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After Ariel Castro's suicide, questions linger

Ariel Castro, convicted of holding three women hostage in his Cleveland home for 10 years, hung himself in prison on Tuesday. This news has prompted reactions of anger from some and left others wondering why he was taken off suicide watch.

By Kim PalmerReuters / September 4, 2013

This August file photo shows Ariel Castro in the courtroom during the sentencing phase in Cleveland. Castro, who held 3 women captive for a decade, committed suicide on Tuesday in his Ohio prison cell. Castro's attorney said prison officials never provided an explanation for lifting the suicide watch.

AP Photo/Tony Dejak, file

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CLEVELAND

Ariel Castro committed suicide by hanging himself with a bed sheet in his prison cell, an Ohio coroner said on Wednesday, just one month into a life sentence for the kidnapping, rape and beatings of three women he kept imprisoned for a decade.

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The former school bus driver, who pleaded guilty to 937 counts in July, was found hanged in his cell at an Ohio prison late Tuesday.

An autopsy on Wednesday confirmed the cause of death was suicide by hanging, said Dr. Jan Gorniak, the Franklin County coroner.

"This man couldn't take, for even a month, a small portion of what he had dished out for more than a decade," said Cuyahoga County Prosecutor Timothy McGinty, who agreed to a deal that spared Castro the death penalty in exchange for life in prison.

Castro had been taken off suicide watch while still in Cleveland's Cuyahoga County Jail on June 5, a spokesman said, and his was the seventh suicide in Ohio prisons this year, according to the American Civil Liberties Union, which called for a full investigation.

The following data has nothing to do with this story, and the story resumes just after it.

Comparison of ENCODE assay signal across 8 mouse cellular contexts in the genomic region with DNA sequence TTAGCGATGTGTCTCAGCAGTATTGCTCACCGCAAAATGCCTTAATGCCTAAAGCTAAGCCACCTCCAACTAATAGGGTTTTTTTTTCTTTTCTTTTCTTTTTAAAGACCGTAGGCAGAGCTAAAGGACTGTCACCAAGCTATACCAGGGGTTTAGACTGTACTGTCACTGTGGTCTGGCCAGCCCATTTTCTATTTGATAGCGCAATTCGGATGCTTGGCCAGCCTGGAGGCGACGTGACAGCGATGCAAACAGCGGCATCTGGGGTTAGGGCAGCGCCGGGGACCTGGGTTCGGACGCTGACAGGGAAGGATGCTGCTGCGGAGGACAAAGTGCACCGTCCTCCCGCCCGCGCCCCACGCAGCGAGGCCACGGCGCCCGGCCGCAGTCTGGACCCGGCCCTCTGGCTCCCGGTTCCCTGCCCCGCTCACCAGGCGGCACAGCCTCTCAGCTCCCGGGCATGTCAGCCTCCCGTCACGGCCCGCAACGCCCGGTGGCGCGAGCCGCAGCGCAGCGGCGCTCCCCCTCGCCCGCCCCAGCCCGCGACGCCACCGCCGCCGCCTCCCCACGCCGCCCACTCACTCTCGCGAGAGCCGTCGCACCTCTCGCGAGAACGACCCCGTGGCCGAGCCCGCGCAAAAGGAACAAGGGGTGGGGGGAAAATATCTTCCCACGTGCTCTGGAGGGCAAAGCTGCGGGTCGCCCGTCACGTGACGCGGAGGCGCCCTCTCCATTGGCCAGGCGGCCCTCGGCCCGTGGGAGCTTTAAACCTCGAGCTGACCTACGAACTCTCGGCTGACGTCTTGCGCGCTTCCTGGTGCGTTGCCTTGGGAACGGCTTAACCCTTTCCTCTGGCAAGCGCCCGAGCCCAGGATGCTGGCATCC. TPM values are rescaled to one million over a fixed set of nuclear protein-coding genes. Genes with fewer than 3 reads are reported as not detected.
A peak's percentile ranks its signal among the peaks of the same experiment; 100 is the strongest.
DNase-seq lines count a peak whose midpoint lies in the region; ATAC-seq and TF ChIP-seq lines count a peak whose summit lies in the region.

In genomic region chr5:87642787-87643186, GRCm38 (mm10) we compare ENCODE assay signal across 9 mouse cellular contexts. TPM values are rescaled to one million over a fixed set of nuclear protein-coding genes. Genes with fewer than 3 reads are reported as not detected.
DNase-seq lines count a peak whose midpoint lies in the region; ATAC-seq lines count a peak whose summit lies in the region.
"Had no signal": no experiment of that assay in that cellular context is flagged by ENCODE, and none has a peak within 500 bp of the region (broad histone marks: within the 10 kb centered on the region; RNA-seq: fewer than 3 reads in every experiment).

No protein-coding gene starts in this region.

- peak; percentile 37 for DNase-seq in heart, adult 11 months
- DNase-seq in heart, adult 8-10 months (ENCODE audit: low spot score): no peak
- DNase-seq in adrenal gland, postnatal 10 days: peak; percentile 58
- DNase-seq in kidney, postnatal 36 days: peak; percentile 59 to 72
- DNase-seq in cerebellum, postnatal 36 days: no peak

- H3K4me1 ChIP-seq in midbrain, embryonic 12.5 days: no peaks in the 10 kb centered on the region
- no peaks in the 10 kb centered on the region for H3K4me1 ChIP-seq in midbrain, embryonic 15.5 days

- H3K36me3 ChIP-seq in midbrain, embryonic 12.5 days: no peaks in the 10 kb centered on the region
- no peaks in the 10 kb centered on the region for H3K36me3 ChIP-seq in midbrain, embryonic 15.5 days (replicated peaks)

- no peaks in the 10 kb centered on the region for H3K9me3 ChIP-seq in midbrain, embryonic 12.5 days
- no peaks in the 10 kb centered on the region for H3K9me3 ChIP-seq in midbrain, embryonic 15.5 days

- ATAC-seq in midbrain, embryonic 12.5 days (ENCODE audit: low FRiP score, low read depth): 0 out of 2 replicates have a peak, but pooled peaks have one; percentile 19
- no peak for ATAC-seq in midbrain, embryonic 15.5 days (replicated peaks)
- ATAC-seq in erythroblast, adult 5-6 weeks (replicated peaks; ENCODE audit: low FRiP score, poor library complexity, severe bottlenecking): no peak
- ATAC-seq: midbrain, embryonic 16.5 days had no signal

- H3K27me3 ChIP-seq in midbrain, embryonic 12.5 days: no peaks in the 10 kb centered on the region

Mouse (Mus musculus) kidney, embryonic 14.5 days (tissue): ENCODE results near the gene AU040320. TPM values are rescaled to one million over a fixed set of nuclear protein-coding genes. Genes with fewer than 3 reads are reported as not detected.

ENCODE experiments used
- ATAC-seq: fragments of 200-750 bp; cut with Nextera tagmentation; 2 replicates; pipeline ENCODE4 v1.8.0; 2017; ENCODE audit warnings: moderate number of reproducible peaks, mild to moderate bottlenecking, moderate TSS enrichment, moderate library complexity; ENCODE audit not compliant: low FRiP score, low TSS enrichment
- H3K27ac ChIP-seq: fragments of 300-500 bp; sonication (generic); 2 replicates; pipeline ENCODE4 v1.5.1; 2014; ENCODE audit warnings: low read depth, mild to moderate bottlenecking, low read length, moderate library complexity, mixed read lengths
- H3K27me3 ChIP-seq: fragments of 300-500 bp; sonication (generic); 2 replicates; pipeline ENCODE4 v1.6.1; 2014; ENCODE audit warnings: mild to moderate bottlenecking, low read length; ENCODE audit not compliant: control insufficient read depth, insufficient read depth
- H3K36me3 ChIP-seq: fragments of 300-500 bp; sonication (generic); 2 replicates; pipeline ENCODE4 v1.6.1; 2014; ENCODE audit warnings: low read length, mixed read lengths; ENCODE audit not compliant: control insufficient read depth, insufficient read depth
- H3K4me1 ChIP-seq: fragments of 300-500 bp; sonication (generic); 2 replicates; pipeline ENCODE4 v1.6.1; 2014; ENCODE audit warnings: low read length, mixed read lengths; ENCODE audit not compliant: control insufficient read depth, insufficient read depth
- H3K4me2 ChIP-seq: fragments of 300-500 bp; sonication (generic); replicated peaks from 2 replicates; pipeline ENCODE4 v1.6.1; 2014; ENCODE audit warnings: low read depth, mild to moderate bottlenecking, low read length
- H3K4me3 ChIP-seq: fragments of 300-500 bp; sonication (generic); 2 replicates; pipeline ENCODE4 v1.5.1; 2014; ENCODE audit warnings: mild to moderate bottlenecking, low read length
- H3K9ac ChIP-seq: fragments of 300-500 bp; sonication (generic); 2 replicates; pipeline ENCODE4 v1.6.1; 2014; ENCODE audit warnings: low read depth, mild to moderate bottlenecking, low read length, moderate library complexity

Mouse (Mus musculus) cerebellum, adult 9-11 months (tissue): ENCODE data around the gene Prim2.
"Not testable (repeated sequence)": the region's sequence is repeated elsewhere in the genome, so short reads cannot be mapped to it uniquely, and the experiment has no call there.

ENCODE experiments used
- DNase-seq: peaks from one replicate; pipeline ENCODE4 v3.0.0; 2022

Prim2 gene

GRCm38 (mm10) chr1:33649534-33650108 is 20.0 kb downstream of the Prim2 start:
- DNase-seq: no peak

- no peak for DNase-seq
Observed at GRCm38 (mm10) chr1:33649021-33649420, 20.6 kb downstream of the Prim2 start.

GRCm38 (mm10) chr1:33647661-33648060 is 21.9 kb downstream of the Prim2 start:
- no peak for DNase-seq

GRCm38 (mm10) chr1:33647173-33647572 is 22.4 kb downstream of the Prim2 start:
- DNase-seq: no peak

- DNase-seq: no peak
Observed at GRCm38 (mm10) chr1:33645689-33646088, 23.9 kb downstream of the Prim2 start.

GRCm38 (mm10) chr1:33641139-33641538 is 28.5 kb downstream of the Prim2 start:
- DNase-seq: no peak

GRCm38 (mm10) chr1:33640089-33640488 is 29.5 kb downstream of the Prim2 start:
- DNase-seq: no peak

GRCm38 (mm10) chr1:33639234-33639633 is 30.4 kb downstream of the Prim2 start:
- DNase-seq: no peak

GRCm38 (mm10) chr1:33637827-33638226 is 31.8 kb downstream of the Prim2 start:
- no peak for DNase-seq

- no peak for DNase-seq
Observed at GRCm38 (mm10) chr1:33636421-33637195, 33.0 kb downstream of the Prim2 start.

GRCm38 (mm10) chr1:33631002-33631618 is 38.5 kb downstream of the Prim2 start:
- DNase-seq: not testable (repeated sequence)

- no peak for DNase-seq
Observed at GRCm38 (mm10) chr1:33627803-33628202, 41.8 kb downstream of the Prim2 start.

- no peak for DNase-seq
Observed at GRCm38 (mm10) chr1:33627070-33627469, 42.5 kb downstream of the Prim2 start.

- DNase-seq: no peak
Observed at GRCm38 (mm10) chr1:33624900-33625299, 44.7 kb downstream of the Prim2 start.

State prison and county jail officials denied Castro permission to receive independent mental health counseling, even though he had contemplated suicide in 2004 and was likely to suffer depression after being sentenced to life in prison, his defense lawyers said.

"We were never provided any explanation," defense attorney Craig Weintraub said. "We don't know what the rationale was to take him off suicide watch."

The Ohio Department of Rehabilitation and Correction said its mental health staff found that Castro did not need to be placed on suicide watch, which would have meant a guard checked on him every 15 minutes.

"Our credentialed mental health staff determined this," said spokeswoman Ricky Seyfang. "Suicide watch was not required for him."

But the department said in a statement it set up a committee of legal, health and other experts to review the death and publish findings within a month.

Castro, 53, was sentenced on Aug. 1 to life plus 1,000 years in prison without the possibility of parole for abducting the three women and keeping them in the dungeon-like confines of his house, where they were starved, beaten and sexually assaulted.

The case captured international attention when it broke in May, as many people were elated by news the three women had been found alive, then stunned by the details of their ordeal.

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